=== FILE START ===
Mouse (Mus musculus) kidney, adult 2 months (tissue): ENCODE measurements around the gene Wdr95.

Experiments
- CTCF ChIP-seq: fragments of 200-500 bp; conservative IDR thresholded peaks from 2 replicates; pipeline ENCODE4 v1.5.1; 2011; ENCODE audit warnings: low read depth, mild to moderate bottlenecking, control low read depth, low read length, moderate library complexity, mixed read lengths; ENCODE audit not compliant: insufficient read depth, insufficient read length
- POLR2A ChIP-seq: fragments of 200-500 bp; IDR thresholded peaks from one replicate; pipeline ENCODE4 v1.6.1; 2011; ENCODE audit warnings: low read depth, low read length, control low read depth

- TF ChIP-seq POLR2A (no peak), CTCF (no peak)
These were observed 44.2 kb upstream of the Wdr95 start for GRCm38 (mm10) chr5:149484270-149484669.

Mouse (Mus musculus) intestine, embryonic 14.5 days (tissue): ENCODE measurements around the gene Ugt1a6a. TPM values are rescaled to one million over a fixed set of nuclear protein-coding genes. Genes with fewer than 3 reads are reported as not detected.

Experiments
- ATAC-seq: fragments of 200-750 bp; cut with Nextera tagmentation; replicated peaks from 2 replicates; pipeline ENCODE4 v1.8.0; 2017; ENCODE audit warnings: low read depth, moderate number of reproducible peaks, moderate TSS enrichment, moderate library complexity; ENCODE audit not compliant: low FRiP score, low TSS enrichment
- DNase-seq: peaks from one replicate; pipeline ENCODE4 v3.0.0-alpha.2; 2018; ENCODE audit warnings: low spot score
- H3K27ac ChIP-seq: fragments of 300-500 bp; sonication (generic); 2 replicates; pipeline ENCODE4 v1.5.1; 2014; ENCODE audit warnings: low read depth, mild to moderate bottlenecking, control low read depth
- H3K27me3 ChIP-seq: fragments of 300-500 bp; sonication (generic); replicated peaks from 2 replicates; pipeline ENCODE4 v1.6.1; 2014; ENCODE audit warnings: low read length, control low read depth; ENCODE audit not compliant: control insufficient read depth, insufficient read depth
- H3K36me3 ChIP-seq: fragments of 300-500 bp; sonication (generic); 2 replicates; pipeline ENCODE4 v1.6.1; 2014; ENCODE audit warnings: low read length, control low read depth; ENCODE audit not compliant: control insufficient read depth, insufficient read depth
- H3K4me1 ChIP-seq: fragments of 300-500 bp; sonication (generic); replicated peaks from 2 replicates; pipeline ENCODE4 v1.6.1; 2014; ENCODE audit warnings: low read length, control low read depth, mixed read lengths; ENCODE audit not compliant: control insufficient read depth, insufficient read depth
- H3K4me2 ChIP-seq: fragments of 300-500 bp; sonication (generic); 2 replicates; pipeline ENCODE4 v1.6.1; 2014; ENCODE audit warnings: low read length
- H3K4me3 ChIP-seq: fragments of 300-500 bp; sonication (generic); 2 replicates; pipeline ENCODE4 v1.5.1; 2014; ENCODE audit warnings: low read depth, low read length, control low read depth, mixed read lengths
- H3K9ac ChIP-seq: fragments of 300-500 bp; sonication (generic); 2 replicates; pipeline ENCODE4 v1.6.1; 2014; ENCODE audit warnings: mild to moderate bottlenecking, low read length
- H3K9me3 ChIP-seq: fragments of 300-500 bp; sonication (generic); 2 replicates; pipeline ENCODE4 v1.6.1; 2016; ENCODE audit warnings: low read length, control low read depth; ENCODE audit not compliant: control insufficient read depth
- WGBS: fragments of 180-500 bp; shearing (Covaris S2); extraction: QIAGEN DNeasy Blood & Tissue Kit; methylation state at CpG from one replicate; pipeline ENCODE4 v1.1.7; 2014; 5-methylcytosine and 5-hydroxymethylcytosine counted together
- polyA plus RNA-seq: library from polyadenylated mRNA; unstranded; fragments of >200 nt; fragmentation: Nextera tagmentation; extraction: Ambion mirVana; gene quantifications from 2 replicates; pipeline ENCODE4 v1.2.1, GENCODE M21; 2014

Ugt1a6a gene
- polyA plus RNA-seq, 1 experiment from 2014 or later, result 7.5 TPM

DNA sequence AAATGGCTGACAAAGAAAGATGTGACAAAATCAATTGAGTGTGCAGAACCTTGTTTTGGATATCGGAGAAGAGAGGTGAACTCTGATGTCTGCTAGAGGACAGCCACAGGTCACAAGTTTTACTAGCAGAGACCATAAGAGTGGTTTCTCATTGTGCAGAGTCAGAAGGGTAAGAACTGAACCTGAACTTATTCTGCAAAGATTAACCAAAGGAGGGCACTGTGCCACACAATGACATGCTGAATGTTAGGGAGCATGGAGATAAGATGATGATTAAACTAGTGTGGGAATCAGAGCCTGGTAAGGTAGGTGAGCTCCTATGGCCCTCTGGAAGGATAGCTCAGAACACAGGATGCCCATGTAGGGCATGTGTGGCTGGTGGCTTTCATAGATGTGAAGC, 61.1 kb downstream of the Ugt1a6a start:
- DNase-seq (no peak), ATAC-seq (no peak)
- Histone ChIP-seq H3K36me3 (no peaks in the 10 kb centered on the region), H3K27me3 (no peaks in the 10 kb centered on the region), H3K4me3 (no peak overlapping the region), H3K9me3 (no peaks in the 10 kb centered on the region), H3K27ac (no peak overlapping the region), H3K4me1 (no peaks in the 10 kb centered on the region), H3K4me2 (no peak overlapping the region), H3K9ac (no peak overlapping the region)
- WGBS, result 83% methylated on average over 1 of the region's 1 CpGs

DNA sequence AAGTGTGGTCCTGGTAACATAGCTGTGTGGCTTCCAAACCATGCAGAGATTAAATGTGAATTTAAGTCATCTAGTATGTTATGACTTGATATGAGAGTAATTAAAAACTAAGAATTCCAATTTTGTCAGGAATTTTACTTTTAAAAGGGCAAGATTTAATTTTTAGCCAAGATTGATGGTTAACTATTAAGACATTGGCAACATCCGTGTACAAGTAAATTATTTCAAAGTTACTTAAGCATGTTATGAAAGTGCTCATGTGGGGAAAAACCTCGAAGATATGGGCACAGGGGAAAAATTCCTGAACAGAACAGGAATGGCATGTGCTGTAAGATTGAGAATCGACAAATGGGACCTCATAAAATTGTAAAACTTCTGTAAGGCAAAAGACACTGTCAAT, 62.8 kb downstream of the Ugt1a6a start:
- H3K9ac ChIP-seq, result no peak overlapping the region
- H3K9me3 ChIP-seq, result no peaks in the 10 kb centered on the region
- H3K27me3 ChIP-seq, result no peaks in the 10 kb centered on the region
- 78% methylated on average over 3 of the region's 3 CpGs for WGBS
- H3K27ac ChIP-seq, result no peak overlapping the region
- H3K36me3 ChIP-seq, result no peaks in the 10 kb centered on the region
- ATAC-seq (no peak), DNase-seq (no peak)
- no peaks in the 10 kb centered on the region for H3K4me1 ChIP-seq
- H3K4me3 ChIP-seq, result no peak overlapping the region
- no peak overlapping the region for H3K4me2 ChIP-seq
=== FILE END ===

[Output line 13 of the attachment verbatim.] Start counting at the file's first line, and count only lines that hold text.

- H3K36me3 ChIP-seq: fragments of 300-500 bp; sonication (generic); 2 replicates; pipeline ENCODE4 v1.6.1; 2014; ENCODE audit warnings: low read length, control low read depth; ENCODE audit not compliant: control insufficient read depth, insufficient read depth